You left a note on the refrigerator door;
three words I believe, but quickly faded;
a fast morning, when life decided to
push me out the door, for I was needed
on the icy road where all went to die.
Words scribbled in a hurry on the page
of a time passed before it had a chance
to live, upon which my eyes never set.
A voyage began, to the land of canyons;
the memory was not to yet constructed.
The suit, the tie, raincoat and fancy shoes,
unpacked to make that lasting impression
while near the refinery she wept once more.
A Saturday so lonely, dustpan in hand,
she swiped the pieces of what had broken,
on the floor, near the refrigerator, her heart.
Syllables to bring out the warmth of what
was deep inside, who she wanted to be;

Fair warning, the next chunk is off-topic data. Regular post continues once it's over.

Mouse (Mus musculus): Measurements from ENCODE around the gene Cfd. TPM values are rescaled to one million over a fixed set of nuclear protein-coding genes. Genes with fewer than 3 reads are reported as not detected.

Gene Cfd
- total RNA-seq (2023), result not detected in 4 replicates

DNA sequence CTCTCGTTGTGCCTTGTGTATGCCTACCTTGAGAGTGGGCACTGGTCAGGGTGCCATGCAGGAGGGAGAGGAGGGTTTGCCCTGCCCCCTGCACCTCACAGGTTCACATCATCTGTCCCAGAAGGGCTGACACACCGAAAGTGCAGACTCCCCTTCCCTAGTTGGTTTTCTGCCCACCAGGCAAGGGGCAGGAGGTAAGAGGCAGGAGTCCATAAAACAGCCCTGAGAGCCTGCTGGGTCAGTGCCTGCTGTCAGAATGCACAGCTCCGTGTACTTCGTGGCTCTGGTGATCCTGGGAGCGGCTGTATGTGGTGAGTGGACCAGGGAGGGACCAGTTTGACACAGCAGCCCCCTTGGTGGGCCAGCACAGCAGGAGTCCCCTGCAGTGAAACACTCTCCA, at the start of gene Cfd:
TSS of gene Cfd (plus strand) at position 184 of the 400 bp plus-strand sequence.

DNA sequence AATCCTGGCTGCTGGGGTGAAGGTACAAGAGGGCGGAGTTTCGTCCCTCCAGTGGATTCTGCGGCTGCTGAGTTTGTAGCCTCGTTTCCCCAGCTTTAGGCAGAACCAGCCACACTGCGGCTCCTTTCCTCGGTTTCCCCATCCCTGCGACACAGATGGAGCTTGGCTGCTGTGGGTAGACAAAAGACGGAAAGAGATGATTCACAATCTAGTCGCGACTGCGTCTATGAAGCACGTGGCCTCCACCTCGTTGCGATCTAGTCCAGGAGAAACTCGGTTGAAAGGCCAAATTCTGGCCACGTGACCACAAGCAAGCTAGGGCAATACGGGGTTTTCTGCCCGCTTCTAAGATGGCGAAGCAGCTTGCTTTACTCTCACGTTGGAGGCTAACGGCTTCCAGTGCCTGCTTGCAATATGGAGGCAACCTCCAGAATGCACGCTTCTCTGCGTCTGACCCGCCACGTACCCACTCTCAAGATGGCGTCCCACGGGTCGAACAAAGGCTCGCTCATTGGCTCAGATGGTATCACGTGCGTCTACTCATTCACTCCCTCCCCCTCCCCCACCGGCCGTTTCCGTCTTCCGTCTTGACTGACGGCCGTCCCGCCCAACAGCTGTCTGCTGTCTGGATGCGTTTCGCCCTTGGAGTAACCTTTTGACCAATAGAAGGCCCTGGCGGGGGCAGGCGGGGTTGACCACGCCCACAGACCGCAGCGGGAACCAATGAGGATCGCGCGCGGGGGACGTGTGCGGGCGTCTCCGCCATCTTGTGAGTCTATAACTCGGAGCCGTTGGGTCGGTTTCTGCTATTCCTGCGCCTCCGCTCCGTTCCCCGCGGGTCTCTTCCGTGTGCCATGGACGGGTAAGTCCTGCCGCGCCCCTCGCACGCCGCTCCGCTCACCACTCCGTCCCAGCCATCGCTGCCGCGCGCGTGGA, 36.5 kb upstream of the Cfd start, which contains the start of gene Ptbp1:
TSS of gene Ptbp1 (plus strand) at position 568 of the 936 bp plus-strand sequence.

letters collapsed in a jumble of unheard sounds,
she knelt, unable to move, by the white door;
cold, like the snap of her gift, never opened,
flung across the room, ignored, she cried.
Fabrice Poussin teaches French and English at Shorter University. Author of novels and poetry, his work has appeared in Kestrel, Symposium, The Chimes, and dozens of other magazines. His photography has been published in The Front Porch Review, the San Pedro River Review and more than 200 other publications.